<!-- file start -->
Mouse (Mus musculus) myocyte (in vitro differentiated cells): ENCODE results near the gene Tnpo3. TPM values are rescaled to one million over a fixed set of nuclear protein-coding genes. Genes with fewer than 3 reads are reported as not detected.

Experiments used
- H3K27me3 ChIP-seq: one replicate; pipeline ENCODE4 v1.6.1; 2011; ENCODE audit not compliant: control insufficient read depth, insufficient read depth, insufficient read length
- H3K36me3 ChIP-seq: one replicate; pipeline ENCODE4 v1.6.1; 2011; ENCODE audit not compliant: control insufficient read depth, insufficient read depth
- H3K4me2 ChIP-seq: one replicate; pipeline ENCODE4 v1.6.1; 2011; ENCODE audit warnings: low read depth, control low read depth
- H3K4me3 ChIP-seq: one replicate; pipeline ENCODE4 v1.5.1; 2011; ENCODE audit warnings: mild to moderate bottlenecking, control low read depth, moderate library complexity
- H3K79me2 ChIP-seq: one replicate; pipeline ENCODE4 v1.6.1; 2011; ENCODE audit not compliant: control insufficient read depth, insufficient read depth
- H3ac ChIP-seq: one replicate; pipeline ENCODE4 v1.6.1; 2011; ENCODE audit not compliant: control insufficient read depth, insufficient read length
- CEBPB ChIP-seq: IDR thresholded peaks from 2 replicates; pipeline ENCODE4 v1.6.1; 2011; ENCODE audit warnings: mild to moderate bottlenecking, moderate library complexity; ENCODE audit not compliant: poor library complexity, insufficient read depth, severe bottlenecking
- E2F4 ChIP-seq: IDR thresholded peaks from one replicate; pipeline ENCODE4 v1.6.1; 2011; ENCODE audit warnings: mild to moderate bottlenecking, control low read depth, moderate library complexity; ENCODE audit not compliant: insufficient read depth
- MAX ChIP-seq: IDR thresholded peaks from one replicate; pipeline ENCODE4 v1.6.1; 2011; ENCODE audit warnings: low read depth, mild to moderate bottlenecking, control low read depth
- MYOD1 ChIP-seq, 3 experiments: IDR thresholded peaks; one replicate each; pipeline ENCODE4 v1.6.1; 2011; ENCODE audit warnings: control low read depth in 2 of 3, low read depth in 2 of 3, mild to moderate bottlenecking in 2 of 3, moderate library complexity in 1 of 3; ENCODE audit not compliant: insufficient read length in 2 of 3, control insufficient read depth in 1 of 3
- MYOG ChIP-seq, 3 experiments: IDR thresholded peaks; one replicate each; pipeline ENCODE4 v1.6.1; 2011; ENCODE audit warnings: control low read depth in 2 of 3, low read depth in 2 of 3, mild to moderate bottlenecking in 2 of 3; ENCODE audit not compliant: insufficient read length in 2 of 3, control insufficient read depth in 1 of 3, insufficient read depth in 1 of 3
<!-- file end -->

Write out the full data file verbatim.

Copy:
Mouse (Mus musculus) myocyte (in vitro differentiated cells): ENCODE results near the gene Tnpo3. TPM values are rescaled to one million over a fixed set of nuclear protein-coding genes. Genes with fewer than 3 reads are reported as not detected.

Experiments used
- H3K27me3 ChIP-seq: one replicate; pipeline ENCODE4 v1.6.1; 2011; ENCODE audit not compliant: control insufficient read depth, insufficient read depth, insufficient read length
- H3K36me3 ChIP-seq: one replicate; pipeline ENCODE4 v1.6.1; 2011; ENCODE audit not compliant: control insufficient read depth, insufficient read depth
- H3K4me2 ChIP-seq: one replicate; pipeline ENCODE4 v1.6.1; 2011; ENCODE audit warnings: low read depth, control low read depth
- H3K4me3 ChIP-seq: one replicate; pipeline ENCODE4 v1.5.1; 2011; ENCODE audit warnings: mild to moderate bottlenecking, control low read depth, moderate library complexity
- H3K79me2 ChIP-seq: one replicate; pipeline ENCODE4 v1.6.1; 2011; ENCODE audit not compliant: control insufficient read depth, insufficient read depth
- H3ac ChIP-seq: one replicate; pipeline ENCODE4 v1.6.1; 2011; ENCODE audit not compliant: control insufficient read depth, insufficient read length
- CEBPB ChIP-seq: IDR thresholded peaks from 2 replicates; pipeline ENCODE4 v1.6.1; 2011; ENCODE audit warnings: mild to moderate bottlenecking, moderate library complexity; ENCODE audit not compliant: poor library complexity, insufficient read depth, severe bottlenecking
- E2F4 ChIP-seq: IDR thresholded peaks from one replicate; pipeline ENCODE4 v1.6.1; 2011; ENCODE audit warnings: mild to moderate bottlenecking, control low read depth, moderate library complexity; ENCODE audit not compliant: insufficient read depth
- MAX ChIP-seq: IDR thresholded peaks from one replicate; pipeline ENCODE4 v1.6.1; 2011; ENCODE audit warnings: low read depth, mild to moderate bottlenecking, control low read depth
- MYOD1 ChIP-seq, 3 experiments: IDR thresholded peaks; one replicate each; pipeline ENCODE4 v1.6.1; 2011; ENCODE audit warnings: control low read depth in 2 of 3, low read depth in 2 of 3, mild to moderate bottlenecking in 2 of 3, moderate library complexity in 1 of 3; ENCODE audit not compliant: insufficient read length in 2 of 3, control insufficient read depth in 1 of 3
- MYOG ChIP-seq, 3 experiments: IDR thresholded peaks; one replicate each; pipeline ENCODE4 v1.6.1; 2011; ENCODE audit warnings: control low read depth in 2 of 3, low read depth in 2 of 3, mild to moderate bottlenecking in 2 of 3; ENCODE audit not compliant: insufficient read length in 2 of 3, control insufficient read depth in 1 of 3, insufficient read depth in 1 of 3